1995 Arch Dermatol Res 1995 ;287 (8):723-30
Department of Dermatology, University Hospital Leiden, The Netherlands.

Triglyceride metabolism in human keratinocytes cultured at the air-liquid interface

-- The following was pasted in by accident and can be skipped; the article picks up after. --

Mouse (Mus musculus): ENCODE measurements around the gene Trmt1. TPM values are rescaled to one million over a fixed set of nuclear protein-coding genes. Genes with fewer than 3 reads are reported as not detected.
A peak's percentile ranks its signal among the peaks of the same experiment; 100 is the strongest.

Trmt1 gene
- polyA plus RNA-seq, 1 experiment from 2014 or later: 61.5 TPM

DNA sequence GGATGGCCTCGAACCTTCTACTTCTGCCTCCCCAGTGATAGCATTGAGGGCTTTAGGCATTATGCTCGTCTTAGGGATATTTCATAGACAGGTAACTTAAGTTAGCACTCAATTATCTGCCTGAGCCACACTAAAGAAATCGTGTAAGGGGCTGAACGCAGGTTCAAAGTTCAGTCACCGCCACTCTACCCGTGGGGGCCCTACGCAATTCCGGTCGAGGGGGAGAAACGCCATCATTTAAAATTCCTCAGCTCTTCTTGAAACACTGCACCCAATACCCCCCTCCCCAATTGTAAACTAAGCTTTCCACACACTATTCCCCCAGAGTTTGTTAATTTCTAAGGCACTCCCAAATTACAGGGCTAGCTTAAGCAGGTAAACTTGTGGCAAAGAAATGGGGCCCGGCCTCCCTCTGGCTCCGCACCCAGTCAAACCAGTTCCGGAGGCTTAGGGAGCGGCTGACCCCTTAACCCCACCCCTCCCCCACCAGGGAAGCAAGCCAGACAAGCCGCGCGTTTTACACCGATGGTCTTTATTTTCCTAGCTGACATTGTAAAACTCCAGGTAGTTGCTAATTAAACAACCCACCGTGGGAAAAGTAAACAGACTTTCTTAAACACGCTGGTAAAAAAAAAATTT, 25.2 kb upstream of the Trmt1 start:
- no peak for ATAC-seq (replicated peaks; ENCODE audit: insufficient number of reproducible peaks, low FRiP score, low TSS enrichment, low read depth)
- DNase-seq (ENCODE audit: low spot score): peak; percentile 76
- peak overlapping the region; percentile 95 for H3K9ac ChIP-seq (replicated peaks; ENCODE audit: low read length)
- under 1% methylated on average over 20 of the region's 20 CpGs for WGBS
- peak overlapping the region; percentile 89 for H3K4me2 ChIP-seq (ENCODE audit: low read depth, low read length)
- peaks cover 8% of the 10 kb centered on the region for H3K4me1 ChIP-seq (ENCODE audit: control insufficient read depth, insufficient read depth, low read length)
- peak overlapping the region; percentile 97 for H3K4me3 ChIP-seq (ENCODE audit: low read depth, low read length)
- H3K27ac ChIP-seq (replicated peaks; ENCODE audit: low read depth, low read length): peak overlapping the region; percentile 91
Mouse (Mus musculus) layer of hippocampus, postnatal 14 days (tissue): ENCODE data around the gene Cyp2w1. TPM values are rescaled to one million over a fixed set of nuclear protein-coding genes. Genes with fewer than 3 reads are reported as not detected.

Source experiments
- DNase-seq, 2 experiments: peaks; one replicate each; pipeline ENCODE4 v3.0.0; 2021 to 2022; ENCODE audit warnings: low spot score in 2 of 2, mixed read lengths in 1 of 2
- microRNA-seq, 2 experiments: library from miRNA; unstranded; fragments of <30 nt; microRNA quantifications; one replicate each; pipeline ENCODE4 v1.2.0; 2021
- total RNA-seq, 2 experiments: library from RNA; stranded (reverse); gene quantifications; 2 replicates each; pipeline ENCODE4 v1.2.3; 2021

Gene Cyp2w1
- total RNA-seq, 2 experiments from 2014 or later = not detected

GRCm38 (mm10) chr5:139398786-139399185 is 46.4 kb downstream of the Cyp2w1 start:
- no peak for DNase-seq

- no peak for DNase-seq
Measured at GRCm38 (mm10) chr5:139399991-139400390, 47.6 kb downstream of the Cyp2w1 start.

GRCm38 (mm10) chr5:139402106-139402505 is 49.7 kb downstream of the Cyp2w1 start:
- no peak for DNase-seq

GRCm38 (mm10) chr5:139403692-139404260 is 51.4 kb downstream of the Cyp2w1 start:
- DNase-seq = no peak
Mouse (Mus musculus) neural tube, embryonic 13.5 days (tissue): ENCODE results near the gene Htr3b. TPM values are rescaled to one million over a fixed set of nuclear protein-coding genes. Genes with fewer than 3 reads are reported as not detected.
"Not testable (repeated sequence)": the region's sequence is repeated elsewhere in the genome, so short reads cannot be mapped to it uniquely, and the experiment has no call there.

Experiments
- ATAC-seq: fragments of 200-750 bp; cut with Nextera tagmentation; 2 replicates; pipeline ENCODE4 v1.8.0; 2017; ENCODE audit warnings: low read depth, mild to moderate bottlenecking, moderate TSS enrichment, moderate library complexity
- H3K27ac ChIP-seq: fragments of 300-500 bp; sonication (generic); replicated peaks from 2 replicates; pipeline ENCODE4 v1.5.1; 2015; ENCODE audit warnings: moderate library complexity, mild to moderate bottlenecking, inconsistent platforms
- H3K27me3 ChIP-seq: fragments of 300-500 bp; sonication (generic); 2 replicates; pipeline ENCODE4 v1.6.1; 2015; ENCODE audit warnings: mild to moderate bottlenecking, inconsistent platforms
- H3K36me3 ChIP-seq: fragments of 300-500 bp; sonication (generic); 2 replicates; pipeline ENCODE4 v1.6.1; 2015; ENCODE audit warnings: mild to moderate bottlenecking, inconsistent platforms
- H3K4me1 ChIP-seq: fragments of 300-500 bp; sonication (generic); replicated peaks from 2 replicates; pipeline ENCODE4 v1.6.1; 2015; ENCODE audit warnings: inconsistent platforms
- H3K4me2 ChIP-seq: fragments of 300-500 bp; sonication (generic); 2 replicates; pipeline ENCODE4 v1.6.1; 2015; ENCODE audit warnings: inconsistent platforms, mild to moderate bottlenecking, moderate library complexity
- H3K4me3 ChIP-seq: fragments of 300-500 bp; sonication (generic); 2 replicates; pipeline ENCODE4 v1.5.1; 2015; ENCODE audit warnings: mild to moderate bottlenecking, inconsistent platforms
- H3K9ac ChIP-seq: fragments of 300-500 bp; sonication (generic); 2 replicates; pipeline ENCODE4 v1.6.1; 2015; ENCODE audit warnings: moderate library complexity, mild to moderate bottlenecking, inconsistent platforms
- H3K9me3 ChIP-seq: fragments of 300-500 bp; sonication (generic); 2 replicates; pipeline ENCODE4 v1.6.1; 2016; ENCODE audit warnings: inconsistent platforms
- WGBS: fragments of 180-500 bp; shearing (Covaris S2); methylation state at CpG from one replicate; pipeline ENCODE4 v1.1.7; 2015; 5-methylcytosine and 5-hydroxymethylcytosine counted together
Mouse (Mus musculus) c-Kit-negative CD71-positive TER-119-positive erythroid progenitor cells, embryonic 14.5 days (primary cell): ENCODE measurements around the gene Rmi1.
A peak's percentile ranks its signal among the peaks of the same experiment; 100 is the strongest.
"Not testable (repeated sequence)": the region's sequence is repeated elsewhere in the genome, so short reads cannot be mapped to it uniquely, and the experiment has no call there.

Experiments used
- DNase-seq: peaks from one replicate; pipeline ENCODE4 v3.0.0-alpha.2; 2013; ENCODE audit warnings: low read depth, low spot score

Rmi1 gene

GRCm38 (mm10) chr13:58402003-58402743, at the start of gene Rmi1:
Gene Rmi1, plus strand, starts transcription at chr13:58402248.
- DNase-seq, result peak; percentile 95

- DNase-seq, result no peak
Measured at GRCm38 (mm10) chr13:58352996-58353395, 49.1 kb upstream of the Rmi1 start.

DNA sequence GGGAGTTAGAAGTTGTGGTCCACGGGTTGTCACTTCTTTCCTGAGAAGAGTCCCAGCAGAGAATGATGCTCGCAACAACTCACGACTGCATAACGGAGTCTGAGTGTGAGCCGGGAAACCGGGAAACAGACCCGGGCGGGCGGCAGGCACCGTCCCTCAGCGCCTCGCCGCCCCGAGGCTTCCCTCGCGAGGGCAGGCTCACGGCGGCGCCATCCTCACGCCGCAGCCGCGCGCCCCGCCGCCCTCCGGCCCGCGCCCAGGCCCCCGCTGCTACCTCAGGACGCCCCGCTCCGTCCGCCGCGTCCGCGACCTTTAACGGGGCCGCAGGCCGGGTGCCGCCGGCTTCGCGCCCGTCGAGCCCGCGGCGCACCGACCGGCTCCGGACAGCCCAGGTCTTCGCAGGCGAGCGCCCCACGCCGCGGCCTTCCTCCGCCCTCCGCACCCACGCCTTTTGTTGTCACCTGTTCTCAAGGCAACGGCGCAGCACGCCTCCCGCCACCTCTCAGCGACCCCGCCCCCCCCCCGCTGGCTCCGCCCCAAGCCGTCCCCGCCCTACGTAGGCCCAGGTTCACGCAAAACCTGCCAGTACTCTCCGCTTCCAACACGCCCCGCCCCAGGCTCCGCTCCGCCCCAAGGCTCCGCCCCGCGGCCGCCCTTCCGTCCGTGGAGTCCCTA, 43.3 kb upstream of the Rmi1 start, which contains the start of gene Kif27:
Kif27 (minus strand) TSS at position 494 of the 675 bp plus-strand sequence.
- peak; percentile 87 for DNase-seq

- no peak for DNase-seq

Although epidermis reconstructed in vitro histologically demonstrates the presence of fully differentiated tissue with cornified strata, it does not synthesize or release epidermal barrier lipids in the same proportions as does native skin, causing the barrier function to be impaired. Lipids, the content of which deviates the most, include triglycerides that are present in high amounts and stored as lipid droplets. Our recent studies have revealed that a high triglyceride content may be a reflection of a high synthetic rate and a low turnover. Therefore, the present study was undertaken to examine whether the triglyceride accumulation in the air-exposed cultures may be a result of insufficient supplementation of cells with oxygen, an excessive supplementation of cells with glucose, dysregulation of lipogenesis, or an impaired catabolism of triglycerides caused either by insufficient activity of triglyceride lipase and/or accumulation of free fatty acids due to insufficient activity of beta-oxidase. When keratinocytes were cultured at the air-liquid interface in medium containing a standard glucose concentration, both the lactate and triglyceride production was high. Lowering glucose content in the medium resulted in a decrease in both lactate production and triglyceride synthesis. However, even when grown at a low glucose concentration the triglyceride content remained higher than found in vivo and synthesized triglycerides were stored in the cells as a stable pool, suggesting that the catabolism of triglycerides was impaired. Since both lipase and beta-oxidase were found to be active in cultured keratinocytes, another factor or other factors are probably implicated in the regulation of triglyceride metabolism.